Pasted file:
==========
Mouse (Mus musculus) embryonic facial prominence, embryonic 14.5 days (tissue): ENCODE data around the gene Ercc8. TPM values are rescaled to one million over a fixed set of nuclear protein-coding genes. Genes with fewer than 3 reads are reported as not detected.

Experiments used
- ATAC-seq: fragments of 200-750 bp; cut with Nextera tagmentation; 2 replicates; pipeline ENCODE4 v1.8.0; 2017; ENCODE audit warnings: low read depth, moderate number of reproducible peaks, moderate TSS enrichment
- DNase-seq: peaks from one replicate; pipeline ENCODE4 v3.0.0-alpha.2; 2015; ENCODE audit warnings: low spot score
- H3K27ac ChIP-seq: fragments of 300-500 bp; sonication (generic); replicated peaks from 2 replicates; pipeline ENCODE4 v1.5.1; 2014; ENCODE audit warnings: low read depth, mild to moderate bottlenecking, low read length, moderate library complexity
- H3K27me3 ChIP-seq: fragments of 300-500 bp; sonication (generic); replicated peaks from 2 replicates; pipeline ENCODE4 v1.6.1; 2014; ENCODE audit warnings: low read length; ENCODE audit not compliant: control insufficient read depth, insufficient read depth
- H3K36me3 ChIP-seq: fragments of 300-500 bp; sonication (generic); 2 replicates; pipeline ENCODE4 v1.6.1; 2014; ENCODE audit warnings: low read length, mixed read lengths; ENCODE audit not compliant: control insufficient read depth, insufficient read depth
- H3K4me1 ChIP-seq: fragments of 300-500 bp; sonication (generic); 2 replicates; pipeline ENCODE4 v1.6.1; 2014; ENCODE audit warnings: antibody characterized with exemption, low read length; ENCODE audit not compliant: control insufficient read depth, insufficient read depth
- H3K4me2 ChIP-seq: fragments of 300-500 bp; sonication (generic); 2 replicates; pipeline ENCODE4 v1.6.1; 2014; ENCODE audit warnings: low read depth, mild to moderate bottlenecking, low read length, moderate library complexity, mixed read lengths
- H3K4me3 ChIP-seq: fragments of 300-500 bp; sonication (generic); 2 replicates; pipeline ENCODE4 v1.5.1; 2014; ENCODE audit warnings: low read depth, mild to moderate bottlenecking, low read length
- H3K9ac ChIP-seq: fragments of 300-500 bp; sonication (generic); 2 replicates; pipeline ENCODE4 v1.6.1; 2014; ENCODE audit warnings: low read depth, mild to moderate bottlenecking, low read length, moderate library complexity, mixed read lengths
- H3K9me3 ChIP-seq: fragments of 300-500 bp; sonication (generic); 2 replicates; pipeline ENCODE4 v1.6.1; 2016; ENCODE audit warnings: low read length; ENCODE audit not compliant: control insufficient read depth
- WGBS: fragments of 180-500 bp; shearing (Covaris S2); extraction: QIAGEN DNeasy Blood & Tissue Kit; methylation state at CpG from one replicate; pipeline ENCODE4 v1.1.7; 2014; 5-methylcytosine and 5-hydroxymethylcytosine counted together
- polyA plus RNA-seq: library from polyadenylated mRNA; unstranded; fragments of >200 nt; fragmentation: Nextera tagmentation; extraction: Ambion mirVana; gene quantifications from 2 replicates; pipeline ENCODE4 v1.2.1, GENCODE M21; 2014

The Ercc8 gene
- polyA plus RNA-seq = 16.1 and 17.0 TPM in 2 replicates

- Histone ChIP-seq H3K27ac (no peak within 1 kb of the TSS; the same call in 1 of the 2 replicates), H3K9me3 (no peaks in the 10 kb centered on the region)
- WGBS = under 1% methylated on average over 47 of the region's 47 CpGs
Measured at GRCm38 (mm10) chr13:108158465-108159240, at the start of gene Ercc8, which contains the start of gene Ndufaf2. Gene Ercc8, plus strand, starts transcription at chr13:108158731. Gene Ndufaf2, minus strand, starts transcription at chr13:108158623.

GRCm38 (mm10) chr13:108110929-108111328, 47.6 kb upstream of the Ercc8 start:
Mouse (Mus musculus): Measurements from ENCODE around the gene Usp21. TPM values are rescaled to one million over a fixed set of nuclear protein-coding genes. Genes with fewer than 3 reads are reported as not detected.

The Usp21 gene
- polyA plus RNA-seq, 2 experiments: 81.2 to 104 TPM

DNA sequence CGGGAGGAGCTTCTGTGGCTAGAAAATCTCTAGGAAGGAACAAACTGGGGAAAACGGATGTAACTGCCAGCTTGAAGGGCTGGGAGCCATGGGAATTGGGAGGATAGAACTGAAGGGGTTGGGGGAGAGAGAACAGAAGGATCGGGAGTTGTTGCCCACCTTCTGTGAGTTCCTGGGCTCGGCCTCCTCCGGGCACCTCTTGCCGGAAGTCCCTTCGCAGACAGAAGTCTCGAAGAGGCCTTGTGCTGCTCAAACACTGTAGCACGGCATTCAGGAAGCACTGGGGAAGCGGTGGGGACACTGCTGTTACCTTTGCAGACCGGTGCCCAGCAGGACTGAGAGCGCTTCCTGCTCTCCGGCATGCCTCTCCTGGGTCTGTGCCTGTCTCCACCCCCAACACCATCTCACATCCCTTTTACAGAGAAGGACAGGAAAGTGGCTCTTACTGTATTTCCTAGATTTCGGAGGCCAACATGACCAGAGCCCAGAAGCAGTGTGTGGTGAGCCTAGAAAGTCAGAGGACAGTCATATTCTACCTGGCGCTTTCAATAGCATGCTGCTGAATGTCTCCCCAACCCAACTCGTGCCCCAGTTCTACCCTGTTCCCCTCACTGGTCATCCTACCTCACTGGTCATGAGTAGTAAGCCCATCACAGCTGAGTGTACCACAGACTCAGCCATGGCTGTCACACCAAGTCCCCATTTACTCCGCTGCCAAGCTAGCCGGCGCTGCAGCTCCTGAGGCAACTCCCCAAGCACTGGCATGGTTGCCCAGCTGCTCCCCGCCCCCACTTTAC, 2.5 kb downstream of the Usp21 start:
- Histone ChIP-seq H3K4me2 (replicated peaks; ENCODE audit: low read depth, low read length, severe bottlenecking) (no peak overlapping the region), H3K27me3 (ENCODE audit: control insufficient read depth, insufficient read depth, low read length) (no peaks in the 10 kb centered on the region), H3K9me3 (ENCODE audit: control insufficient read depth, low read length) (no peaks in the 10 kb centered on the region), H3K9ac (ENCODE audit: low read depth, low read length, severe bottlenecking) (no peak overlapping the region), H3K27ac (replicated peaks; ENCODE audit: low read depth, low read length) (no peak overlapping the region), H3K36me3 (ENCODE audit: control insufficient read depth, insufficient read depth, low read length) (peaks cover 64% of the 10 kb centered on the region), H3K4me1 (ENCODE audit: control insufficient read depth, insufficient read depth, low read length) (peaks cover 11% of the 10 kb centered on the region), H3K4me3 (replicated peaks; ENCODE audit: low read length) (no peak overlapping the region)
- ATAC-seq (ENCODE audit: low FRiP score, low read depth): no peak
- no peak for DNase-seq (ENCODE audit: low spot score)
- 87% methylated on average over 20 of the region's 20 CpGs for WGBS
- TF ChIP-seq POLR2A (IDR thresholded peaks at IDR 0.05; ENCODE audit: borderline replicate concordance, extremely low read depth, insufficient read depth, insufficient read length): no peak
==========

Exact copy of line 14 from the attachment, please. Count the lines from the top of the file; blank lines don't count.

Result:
- polyA plus RNA-seq: library from polyadenylated mRNA; unstranded; fragments of >200 nt; fragmentation: Nextera tagmentation; extraction: Ambion mirVana; gene quantifications from 2 replicates; pipeline ENCODE4 v1.2.1, GENCODE M21; 2014